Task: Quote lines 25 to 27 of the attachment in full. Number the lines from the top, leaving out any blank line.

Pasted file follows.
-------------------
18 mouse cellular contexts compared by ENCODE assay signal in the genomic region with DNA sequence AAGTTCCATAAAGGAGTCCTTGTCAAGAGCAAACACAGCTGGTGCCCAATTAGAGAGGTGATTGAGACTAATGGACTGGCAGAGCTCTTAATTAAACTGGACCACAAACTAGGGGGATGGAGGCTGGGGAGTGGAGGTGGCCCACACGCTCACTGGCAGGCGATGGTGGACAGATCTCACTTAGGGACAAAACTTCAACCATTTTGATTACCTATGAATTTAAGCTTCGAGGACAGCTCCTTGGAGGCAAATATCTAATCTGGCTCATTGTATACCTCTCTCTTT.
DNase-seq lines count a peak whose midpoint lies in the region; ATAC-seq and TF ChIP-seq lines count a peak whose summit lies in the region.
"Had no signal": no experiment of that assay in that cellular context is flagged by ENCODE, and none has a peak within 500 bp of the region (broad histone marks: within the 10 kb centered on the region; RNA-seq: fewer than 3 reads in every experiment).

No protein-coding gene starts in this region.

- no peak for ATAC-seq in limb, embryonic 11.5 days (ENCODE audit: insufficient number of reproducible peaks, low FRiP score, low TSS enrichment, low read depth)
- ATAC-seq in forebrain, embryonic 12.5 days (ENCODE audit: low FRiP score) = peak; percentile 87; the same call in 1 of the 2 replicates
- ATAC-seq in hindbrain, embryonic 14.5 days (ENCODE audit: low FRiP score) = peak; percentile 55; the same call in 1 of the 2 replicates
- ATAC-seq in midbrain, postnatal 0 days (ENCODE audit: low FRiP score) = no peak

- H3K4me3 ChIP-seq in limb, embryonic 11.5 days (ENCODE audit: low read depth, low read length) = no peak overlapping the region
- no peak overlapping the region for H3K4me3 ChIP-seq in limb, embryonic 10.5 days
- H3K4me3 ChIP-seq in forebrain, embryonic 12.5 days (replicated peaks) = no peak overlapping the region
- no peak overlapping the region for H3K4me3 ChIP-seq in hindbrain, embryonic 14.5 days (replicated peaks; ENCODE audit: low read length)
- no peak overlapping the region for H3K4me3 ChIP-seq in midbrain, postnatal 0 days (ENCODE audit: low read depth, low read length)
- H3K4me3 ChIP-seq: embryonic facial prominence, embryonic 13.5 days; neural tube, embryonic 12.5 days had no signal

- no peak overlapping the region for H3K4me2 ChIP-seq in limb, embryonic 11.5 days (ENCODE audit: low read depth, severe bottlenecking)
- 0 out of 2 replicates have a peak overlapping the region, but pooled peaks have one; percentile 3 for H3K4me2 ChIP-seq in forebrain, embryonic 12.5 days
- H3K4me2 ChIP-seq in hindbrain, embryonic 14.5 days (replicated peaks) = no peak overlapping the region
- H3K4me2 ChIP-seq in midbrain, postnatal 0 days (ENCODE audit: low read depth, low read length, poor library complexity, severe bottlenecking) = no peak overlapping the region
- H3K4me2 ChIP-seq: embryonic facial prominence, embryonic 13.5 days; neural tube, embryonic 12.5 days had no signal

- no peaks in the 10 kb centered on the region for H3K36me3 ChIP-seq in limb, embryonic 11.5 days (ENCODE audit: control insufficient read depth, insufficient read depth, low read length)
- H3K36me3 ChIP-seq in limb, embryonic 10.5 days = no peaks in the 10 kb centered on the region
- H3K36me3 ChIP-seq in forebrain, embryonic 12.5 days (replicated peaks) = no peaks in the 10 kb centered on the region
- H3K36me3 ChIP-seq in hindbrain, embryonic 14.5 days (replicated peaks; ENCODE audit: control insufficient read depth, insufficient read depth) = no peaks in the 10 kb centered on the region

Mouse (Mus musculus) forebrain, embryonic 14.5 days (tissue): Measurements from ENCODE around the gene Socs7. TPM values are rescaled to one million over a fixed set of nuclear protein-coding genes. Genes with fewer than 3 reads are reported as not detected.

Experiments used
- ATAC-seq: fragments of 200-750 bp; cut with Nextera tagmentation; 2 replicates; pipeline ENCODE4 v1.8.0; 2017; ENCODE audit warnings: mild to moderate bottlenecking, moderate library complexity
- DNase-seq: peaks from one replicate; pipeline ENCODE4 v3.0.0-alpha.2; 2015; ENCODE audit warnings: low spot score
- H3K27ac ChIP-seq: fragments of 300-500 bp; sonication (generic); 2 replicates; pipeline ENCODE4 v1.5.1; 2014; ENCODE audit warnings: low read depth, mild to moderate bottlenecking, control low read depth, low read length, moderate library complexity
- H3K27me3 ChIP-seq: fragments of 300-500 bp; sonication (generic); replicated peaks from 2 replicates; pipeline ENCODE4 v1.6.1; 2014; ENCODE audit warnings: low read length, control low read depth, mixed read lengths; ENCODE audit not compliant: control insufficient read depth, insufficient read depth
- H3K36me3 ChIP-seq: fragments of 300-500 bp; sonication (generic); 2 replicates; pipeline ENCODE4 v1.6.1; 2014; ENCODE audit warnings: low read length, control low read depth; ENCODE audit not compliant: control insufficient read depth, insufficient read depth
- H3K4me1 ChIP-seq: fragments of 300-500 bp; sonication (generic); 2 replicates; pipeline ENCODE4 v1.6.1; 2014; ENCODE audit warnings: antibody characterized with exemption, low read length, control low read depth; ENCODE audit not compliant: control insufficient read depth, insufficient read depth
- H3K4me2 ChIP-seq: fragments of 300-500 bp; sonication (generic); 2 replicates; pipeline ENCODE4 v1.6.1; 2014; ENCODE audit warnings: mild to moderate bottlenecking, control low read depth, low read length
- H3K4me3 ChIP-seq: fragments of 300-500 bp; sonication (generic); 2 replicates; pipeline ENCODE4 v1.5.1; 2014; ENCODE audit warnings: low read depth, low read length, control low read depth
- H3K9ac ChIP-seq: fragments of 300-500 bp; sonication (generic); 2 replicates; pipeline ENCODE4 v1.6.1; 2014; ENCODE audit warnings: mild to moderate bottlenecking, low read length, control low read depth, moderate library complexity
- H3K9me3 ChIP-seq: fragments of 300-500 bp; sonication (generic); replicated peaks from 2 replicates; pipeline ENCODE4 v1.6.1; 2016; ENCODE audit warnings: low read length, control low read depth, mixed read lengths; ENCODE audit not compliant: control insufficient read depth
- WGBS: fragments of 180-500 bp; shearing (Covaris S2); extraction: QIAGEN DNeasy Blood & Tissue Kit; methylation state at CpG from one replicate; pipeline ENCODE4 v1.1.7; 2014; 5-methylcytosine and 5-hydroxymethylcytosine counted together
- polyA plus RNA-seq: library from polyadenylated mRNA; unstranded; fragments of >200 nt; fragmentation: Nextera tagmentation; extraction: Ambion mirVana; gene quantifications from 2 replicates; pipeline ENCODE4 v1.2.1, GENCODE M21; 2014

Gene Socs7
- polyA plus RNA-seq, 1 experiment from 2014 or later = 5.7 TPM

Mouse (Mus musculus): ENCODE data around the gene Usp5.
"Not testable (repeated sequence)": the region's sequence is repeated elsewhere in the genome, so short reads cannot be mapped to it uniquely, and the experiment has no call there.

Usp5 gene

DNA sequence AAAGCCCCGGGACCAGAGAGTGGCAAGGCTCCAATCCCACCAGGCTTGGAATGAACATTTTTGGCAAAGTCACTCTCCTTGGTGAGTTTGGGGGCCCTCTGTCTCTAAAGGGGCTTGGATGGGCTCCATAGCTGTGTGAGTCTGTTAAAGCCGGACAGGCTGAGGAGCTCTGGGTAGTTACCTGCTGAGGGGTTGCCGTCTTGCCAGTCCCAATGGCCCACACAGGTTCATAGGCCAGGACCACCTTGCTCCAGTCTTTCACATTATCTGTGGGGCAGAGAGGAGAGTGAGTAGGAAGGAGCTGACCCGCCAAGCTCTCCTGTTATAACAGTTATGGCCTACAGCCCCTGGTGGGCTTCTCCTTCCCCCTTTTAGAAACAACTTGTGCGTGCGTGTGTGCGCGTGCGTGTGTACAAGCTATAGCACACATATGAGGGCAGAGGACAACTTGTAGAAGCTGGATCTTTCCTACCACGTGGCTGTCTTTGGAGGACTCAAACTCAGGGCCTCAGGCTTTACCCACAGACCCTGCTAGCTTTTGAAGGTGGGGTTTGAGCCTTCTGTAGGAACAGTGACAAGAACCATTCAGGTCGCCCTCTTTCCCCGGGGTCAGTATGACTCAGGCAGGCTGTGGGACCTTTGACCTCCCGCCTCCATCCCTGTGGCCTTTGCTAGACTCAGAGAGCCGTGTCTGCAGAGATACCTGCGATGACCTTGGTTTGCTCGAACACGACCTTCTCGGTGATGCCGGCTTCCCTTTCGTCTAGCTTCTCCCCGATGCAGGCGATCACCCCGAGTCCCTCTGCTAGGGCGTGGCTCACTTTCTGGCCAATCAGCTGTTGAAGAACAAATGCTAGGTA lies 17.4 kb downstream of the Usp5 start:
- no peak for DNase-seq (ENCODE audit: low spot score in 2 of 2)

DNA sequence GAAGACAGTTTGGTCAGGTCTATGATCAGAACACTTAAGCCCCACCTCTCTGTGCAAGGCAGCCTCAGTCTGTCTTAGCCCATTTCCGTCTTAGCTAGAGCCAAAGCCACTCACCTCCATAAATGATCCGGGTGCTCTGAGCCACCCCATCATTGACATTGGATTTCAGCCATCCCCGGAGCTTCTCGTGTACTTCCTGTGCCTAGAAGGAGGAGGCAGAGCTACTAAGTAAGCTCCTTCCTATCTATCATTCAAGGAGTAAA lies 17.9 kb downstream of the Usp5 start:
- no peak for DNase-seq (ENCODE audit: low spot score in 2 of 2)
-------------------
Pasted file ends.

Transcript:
Experiments used
- ATAC-seq: fragments of 200-750 bp; cut with Nextera tagmentation; 2 replicates; pipeline ENCODE4 v1.8.0; 2017; ENCODE audit warnings: mild to moderate bottlenecking, moderate library complexity
- DNase-seq: peaks from one replicate; pipeline ENCODE4 v3.0.0-alpha.2; 2015; ENCODE audit warnings: low spot score